While many pundits and analysts attempt to portray the Egyptian military as an obedient and reliable client regime for the West, nothing could be further from the truth. The West and its Arab collaborators are attempting to diminish and eventually destroy Iran and its arch of influence stretching from its borders with Afghanistan to the east, across Syria in the West and up to and including the Mediterranean coast in Lebanon. The Egyptian military may be willing to make incremental economic and political concessions with the West to keep substantial aid flowing into its coffers, but is not willing to jeopardize the stability of Egypt and its very survival by serving as part of a “sectarian front” to fight Iran on the West’s behalf (and here).
Rotten Carrot, Broken Stick
VICE Magazine reported in an article titled, “US Aid Returns to Egypt Amid Wave of Attacks,” that:
Two members of the Egyptian police force were killed in separate incidents today as opponents of the military-backed government continue a wave of attacks against security forces.
Brig. Gen. Ahmed Zaki died in Egypt’s Giza governate just west of Cairo after a bomb placed under his car exploded and critically wounded him when he was driving home, officials told AP.
Videos posted on YouTube showed the aftermath of the bombing, as well as the discovery of a mobile phone reportedly used to trigger the bomb.
Meanwhile, in Alexandria, Lt. Ahmed Saad died during a raid on a suspected militant base, the city’s chief Police Maj. Gen. Amin Ezzedin told the state-run Middle East News Agency.
These are the latest incidents in a wave of violence directed at military and police personnel since former President Mohamed Morsi and his Muslim Brotherhood were removed by the army in June. Attacks on security forces were, at first, concentrated around Egypt’s restive Sinai Peninsula, where a full-blown insurgency is raging, but have since spread elsewhere.
VICE would go on to report that military aid from the United States was eventually delivered after threats to cut it off after the ousting of Morsi by the Egyptian military. While VICE and other Western media outlets attempt to undermine the Egyptian military’s standing in the Arab World by suggesting the US is backing the new military-led government in Cairo, what this dual track policy represents in reality is military aid serving as the “carrot” while a NATO-backed Syrian-style terrorist campaign serves as the “stick.”
The ultimate goal is to position the Egyptian military in such a way that it can be gradually undermined and removed from its long-standing role in Egyptian politics, just as has been done in Turkey and just as is being attempted in Thailand through the US-backed regime of Thaksin Shinawatra.
In Egypt, the goal of installing a Muslim Brotherhood-led government and cultivating a culture of sectarian extremism, will expand the West’s ability to wage proxy wars beyond Egypt’s borders in nations like Lebanon, Syria, Iran, and eventually Russia’s Caucasus region and China’s western most provinces. It is also, however, a goal the current government in Cairo wants nothing to do with.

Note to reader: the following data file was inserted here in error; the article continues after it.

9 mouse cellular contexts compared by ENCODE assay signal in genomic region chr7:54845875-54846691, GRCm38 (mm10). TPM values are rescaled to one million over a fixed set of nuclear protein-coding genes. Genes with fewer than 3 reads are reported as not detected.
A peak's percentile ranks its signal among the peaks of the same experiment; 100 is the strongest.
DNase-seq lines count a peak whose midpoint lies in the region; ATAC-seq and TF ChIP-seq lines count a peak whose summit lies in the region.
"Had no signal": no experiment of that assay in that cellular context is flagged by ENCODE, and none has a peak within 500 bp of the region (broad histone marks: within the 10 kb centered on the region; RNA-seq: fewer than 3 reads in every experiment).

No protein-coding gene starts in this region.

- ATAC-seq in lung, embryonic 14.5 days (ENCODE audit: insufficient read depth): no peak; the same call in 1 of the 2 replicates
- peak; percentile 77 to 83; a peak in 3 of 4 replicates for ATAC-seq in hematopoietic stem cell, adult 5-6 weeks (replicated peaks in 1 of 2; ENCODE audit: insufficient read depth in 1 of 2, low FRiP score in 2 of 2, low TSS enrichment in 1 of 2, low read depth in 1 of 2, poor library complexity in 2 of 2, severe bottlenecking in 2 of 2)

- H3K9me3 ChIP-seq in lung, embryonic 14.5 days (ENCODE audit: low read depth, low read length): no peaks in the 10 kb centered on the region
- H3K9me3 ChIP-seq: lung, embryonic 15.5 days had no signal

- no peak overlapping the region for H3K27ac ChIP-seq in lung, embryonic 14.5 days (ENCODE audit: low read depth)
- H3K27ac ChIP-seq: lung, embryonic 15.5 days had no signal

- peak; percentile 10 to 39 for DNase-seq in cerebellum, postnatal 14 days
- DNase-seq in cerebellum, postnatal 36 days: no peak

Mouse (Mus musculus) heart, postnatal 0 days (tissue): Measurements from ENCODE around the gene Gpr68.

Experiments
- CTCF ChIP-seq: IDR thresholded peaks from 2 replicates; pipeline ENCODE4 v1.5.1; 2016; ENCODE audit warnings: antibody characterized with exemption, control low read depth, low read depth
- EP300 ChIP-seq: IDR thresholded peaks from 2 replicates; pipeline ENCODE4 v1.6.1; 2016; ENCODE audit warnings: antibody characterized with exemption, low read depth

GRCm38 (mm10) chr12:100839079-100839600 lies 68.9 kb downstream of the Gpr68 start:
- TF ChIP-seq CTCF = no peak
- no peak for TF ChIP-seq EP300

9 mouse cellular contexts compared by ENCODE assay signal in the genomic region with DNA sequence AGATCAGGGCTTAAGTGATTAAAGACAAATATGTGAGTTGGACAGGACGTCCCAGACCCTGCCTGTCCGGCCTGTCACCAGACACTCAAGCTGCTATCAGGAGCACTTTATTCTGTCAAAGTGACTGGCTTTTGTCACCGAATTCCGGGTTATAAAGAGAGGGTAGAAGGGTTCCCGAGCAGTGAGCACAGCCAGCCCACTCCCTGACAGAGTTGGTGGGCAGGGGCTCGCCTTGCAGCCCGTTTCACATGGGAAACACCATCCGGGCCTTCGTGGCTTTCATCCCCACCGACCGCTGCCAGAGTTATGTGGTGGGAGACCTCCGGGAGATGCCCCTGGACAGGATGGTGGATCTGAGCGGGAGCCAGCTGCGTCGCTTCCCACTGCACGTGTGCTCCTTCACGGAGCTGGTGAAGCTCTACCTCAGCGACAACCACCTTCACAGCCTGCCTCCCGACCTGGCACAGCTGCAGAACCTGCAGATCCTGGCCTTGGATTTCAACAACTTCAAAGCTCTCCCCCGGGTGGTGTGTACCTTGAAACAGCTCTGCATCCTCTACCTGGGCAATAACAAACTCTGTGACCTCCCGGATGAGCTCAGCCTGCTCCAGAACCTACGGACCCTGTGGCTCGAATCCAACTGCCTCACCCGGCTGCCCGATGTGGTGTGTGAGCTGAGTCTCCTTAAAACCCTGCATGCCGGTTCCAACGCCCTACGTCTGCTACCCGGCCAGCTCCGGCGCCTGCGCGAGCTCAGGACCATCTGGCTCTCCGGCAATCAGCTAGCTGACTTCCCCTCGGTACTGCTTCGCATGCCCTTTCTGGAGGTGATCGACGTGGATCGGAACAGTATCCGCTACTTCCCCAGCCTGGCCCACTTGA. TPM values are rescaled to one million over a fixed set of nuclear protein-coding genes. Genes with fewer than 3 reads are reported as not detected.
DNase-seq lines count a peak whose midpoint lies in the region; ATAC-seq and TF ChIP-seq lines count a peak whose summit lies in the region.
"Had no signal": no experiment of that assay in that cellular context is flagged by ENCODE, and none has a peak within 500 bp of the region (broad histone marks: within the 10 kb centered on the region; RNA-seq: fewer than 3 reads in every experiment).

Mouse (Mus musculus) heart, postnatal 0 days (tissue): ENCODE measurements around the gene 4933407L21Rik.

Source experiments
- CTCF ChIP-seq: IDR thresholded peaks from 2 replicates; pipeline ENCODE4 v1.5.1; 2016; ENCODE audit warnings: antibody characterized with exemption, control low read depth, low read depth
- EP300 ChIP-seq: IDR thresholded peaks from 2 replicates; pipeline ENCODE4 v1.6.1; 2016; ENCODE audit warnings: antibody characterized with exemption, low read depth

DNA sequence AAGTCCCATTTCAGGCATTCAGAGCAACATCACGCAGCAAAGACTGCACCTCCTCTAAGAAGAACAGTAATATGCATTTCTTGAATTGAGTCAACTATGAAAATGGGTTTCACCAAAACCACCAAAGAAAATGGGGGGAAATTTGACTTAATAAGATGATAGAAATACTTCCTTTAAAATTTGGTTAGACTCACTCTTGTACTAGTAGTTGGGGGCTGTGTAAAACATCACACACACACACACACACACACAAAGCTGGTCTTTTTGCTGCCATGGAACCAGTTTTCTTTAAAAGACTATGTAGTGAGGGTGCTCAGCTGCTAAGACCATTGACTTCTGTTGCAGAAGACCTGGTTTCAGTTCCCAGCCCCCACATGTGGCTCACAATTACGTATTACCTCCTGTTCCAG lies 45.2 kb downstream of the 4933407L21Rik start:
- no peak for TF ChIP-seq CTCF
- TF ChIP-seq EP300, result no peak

Taking the Carrot and Fighting Back Against the Stick
The geopolitical influence of the West is in visible decline. Its stumbling “victory” in Libya, its failure in Syria, and its multiplying complications in Ukraine not only are undermining its allies’ confidence in various partnerships and alliances, but has changed the dynamics with which the West’s enemies respond to its traditional “carrot and stick” approach.
“Military aid” in exchange for the Egyptian military’s abdication from politics and the radicalization, division, and destruction of Egypt’s existing sociopolitical order is a formula so unbalanced and lacking in incentives that it reeks of the West’s weakness. This ill-conceived formula, already failing elsewhere with vivid, cautionary examples for the government in Cairo to consider, failed before it even began on Egyptian soil.
Cairo’s decision to move decisively against the Muslim Brotherhood and its network of militant affiliates before widespread conflict began indicated that the government was no longer concerned about opinions in Washington, London, or Brussels, nor with the combined influence of their respective media machines. Failure to curb militancy in fear of global “public opinion” would only lead to a window of opportunity to sow the seeds of a destructive and protracted Syrian-style conflict – a conflict Cairo appears determined to prevent.
Evidence of a “Free Egyptian Army” forming in neighboring Libya may be lacking, but the precedent, motivation, and will for the West to be backing such a conspiracy certainly are not. Egypt’s decision to disregard the opinion of a now waning West serves as a model for other nations being offered similar “rotting carrots” and “broken sticks.” Egypt’s future now depends on the perseverance of its leaders in Cairo persecuting a preemptive campaign against the Syrian-style war the West is now more overtly hanging over Egypt’s future.